Gelcoat typically provides a super glossy finish, as seen on a Corvette or boat. On an RV the finish is a relatively smooth and shiny surface, however it so thin you can actually see the fibers just below the surface. With the passage of time, the unprotected gelcoat will oxidize and eventually take on a chalky appearance. As part of this process, it becomes porous. The more porous it becomes, the more readily it will fade, weaken, and stain. This process continues until the siding becomes dull and weatherworn. The good news is that many times the gelcoat finish on fiberglass RV siding can be restored.

Step 1 is a thorough cleaning to remove surface dirt and road grime. Wash the RV with Composet Productís special detergent which emulsifies the contaminants and lifts them away from the fiberglass surface. This reduces the amount of aggressive scrubbing required since aggressive use of a brush or sponge on a dirty surface can actually cause damage. After washing and drying we recommend a soft wipe down with automotive wax and grease remover.

Step 2 is spot cleaning to remove deep stains. Black streaks are a common problem and usually caused by mold or mildew forming on the porous surface of unprotected gel coat. The black streak remover goes after organic matter stains. If the gelcoat has been left unprotected for a long time, the surface probably has become porous and stains might be deep seated and impossible to fully remove.

Step 3 is removing surface oxidation to restore the shine. Light oxidation manifests itself as a slight dulling of the gelcoat. Moderate to heavy oxidation can be seen in gelcoat that has a chalk-like powder at the surface. This step is achieved by using Rubbing and/or Polishing Compounds that are basically a form of liquid sandpaper. This can be done by hand or with a machine.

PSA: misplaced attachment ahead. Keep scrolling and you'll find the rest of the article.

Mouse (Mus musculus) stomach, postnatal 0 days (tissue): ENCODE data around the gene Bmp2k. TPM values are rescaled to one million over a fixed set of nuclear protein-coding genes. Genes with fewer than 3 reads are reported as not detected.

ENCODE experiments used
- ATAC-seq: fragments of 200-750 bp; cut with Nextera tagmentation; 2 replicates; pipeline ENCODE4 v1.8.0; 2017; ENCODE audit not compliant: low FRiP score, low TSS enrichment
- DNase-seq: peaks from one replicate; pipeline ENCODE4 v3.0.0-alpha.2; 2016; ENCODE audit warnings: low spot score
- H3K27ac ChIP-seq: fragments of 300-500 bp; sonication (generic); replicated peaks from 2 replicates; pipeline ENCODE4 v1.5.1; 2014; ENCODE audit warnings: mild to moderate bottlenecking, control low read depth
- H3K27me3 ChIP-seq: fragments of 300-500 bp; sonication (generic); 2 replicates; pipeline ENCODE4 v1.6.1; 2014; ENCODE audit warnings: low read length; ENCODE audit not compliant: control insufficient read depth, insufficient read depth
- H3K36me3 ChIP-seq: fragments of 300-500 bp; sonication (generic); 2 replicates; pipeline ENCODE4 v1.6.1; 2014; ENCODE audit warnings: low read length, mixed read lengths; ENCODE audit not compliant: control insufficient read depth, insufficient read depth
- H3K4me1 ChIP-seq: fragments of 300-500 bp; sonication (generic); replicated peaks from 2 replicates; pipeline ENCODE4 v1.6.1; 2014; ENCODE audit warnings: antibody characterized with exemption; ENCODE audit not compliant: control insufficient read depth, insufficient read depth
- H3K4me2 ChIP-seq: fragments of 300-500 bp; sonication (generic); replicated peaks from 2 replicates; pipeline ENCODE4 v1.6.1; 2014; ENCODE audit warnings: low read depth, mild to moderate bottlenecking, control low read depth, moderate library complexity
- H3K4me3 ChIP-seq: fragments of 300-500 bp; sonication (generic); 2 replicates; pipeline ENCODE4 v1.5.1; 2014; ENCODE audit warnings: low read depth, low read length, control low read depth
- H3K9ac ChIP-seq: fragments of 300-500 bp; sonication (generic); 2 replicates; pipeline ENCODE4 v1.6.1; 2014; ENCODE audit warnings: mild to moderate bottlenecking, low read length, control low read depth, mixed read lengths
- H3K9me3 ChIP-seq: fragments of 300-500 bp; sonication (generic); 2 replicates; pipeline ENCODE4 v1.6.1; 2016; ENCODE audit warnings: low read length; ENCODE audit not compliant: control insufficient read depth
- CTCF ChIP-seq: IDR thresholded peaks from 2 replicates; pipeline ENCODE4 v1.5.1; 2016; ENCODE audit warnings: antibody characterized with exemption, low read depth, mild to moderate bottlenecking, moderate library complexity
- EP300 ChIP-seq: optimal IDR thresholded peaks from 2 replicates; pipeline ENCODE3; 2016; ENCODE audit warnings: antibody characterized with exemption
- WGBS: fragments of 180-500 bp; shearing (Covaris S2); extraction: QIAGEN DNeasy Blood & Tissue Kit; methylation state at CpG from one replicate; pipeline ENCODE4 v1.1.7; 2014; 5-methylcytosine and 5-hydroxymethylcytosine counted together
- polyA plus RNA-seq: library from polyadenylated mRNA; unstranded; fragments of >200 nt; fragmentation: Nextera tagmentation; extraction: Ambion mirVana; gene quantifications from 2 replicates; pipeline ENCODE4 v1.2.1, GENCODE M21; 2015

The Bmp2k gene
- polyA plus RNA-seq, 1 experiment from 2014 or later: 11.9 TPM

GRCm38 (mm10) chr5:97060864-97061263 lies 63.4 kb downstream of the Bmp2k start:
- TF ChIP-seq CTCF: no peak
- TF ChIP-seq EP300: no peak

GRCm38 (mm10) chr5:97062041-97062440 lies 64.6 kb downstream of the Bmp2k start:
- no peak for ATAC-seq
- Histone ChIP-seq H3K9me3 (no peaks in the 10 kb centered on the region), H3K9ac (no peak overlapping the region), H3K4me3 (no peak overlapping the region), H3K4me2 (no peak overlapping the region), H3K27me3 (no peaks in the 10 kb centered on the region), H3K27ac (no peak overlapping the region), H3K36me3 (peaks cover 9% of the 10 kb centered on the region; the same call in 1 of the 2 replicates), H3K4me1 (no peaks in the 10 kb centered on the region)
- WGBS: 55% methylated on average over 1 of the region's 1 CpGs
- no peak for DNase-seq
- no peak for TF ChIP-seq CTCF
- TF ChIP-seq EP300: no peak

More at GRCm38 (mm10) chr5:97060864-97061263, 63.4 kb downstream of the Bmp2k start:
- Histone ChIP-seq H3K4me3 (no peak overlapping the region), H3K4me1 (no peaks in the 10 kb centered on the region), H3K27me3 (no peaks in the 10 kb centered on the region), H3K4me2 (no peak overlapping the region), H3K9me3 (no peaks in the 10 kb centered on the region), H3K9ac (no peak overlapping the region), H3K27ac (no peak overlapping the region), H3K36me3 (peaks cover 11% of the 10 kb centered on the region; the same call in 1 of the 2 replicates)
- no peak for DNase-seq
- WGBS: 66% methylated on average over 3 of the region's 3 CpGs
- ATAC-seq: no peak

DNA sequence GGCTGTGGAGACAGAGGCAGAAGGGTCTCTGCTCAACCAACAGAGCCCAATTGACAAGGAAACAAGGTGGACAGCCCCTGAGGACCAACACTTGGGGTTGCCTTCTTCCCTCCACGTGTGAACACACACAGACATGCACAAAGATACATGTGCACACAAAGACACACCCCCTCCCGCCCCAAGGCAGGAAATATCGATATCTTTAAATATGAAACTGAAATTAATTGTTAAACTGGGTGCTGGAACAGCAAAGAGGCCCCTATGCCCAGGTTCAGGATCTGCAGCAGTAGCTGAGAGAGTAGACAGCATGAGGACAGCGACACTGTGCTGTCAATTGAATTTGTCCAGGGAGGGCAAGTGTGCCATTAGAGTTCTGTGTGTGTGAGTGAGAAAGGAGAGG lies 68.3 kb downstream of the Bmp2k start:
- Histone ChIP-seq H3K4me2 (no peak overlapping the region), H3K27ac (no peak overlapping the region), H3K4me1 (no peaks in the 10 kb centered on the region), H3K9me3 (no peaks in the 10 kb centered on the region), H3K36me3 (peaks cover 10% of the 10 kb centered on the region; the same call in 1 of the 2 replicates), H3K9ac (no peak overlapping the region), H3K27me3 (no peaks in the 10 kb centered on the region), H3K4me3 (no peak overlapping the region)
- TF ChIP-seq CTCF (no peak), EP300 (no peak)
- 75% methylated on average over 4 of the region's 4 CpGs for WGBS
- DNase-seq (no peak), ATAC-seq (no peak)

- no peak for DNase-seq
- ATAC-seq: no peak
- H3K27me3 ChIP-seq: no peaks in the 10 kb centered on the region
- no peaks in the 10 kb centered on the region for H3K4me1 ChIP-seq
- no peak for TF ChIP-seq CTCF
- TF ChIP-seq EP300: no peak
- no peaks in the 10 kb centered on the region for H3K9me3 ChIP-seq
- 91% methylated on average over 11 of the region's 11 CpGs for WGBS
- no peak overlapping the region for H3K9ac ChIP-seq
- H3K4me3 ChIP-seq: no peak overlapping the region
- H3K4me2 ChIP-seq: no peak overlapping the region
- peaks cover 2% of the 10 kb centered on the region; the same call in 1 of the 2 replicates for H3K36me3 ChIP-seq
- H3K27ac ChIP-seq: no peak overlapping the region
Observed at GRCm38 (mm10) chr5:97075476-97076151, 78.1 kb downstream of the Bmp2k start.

Rubbing Compound is more aggressive than Polishing Compound. Rubbing Compound is typically used to treat the dullest areas, however in the worst cases the entire coach can be hit with Rubbing Compound. However these abrasive pastes remove some of the gelcoat with each pass so care must be used. The Polishing Compound is typically used on the entire coach until the surface begins to shine. A machine can help speed the process.

Step 4 is protecting the surface and the shine you achieved through the previous steps. After polishing, wipe down the coach with clean microfiber towels. Spraying the surface with a light water mist will help remove any remainder of Polishing Compound. Now it os time to wax. The wax protects the polished surface by sealing out oxygen, reducing the effects of damaging UV light, which maintains the glossy finish achieved by the polishing process. Of course, wax does not last forever, so periodic washing and waxing should help keep the coach shiny and new without having to always repeat Steps 2 & 3.
Cleaning & Polishing Fiberglass Siding
CLEANING & POLISHING FIBERGLASS SIDING
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Acrylic Coatings
Acrylic roof coatings take advantage of the inherent durability of acrylics, and can be designed to be very elastic and flexible over a wide temperature range for a relatively modest cost. In addition, they are supplied as either water- or solvent-based products, although specialized acrylic coatings are available for roofs experiencing ponded water conditions.333Typically there are three different kinds of roofing material used on an RV- EPDM rubber, TPO rubber, &